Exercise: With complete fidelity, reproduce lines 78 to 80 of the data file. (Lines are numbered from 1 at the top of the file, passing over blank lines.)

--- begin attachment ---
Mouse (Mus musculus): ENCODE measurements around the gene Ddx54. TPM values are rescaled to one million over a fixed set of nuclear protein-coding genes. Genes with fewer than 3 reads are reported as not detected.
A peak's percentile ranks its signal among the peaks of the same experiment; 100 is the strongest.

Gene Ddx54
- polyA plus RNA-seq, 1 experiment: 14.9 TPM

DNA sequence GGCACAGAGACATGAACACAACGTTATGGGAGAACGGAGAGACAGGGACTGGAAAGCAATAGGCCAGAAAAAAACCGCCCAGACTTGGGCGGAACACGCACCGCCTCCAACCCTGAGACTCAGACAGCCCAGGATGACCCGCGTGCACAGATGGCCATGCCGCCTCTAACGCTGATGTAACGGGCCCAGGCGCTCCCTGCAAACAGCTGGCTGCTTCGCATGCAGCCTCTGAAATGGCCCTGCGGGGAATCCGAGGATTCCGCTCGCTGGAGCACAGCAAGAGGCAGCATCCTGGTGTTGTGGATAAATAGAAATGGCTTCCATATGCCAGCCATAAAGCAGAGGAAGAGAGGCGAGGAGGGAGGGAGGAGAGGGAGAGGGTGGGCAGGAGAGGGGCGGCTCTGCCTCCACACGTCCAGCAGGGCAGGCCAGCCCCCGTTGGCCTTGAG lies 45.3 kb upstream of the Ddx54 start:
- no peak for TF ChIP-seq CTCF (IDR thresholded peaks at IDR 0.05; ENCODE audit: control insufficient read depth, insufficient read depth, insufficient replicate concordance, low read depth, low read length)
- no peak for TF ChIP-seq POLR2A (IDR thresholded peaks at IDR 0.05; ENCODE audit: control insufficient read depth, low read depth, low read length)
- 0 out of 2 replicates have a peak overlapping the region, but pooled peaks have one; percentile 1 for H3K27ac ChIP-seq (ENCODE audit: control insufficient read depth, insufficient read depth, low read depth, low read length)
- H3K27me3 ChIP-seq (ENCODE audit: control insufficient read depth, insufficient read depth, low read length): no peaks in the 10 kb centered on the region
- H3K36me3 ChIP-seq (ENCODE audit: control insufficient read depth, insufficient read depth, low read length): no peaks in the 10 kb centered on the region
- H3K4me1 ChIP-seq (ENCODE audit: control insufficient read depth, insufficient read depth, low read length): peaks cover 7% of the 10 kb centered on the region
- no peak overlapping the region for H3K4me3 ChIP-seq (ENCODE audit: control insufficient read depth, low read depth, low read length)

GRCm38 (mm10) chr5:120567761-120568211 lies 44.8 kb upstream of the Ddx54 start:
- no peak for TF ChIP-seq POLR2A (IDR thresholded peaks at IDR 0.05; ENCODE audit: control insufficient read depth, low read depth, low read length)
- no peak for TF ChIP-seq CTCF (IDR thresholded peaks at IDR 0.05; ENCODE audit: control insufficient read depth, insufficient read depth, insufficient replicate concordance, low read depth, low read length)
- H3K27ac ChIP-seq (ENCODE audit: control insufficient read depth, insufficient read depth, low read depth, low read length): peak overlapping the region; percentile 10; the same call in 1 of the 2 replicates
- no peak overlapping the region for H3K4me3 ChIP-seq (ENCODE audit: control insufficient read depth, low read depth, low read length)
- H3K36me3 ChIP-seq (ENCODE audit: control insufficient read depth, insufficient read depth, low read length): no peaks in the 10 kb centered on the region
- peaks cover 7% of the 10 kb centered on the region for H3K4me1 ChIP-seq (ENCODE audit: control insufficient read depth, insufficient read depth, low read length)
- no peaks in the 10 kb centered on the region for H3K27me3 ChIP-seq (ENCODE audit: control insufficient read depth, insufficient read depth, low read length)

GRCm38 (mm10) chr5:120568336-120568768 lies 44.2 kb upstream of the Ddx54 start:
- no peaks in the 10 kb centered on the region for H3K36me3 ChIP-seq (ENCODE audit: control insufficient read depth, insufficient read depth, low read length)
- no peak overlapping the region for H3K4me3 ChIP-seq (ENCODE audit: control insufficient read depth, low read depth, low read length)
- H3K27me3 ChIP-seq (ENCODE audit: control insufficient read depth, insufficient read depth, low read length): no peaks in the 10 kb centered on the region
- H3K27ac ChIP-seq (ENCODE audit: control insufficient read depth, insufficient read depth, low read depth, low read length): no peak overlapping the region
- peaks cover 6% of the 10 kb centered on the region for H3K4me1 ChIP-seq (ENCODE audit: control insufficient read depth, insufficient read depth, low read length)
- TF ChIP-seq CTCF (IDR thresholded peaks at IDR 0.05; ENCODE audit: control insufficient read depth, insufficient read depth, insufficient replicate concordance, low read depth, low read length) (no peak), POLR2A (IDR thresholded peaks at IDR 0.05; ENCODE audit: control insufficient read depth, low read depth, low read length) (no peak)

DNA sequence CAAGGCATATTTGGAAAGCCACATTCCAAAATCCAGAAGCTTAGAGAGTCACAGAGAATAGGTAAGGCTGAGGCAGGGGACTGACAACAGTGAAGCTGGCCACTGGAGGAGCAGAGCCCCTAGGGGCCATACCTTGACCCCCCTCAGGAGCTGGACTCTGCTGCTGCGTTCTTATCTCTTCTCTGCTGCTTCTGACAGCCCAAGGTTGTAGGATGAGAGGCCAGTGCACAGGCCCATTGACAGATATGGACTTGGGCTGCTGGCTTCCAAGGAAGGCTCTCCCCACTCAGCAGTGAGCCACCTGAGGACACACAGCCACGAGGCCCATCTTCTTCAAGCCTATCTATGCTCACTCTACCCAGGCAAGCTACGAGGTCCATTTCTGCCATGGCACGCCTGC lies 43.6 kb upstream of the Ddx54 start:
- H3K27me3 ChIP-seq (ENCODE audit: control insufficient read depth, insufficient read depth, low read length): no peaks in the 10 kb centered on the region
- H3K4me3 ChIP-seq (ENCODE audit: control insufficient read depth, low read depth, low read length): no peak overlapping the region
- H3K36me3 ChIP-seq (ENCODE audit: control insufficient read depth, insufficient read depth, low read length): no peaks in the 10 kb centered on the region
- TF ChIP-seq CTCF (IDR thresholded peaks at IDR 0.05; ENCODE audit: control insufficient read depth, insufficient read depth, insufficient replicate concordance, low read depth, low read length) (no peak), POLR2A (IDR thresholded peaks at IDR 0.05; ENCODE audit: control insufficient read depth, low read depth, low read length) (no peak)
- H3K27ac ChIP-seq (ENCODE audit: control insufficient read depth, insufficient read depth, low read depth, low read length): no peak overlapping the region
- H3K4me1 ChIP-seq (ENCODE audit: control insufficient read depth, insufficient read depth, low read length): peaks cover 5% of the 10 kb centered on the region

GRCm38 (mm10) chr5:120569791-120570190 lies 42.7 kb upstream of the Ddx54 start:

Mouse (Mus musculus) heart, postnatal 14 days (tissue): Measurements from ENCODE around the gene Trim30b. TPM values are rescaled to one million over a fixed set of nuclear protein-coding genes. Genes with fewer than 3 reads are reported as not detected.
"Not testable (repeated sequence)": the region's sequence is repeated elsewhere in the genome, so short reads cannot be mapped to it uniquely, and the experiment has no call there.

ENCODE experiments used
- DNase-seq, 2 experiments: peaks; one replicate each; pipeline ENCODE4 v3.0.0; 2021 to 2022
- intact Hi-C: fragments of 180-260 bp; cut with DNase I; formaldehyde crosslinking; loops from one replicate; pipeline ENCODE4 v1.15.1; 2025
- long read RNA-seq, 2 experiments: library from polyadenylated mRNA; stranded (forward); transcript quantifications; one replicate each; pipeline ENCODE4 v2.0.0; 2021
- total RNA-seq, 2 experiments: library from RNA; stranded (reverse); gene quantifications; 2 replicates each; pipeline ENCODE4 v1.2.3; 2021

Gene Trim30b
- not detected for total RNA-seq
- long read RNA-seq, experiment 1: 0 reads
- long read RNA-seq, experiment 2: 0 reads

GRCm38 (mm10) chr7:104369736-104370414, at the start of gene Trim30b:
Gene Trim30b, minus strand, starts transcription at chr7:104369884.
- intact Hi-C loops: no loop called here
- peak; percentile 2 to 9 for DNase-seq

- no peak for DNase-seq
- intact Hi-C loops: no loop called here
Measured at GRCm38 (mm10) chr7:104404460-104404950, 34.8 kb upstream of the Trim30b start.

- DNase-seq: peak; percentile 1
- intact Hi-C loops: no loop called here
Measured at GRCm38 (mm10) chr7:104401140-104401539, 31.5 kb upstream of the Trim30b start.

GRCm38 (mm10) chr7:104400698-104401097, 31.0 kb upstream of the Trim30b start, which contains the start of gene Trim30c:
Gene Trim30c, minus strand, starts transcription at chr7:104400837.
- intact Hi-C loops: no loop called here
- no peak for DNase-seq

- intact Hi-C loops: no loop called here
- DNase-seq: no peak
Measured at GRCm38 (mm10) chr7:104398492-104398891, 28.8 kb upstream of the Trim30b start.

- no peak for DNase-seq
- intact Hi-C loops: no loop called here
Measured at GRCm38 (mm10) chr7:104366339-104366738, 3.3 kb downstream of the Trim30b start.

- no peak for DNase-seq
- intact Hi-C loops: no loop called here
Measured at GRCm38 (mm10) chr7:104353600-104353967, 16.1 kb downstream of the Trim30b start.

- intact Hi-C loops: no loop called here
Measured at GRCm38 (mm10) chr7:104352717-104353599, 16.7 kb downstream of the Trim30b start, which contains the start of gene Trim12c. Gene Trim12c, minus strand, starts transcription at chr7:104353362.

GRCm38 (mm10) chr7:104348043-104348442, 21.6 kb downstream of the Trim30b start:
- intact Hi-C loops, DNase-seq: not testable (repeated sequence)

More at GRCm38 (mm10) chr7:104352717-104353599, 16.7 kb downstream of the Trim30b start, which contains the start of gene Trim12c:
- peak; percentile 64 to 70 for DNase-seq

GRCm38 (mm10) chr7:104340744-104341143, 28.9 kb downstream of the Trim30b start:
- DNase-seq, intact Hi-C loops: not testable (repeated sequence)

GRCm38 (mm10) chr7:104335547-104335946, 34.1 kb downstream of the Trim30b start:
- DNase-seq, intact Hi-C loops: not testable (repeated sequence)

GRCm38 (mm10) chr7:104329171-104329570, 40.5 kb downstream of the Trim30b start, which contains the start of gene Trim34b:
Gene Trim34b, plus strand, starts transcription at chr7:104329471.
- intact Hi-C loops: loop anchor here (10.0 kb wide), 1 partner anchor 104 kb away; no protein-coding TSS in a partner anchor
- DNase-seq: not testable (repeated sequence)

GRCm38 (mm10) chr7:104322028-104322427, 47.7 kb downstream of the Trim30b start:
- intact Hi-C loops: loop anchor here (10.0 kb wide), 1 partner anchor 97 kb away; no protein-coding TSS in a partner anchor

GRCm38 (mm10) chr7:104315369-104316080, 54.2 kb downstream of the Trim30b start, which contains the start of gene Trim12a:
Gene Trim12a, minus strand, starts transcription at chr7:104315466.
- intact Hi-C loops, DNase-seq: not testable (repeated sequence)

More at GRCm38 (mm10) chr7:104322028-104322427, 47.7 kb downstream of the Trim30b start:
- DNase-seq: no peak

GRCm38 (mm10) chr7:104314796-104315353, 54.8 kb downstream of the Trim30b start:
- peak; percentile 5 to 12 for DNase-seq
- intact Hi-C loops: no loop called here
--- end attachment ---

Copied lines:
GRCm38 (mm10) chr7:104335547-104335946, 34.1 kb downstream of the Trim30b start:
- DNase-seq, intact Hi-C loops: not testable (repeated sequence)

GRCm38 (mm10) chr7:104329171-104329570, 40.5 kb downstream of the Trim30b start, which contains the start of gene Trim34b: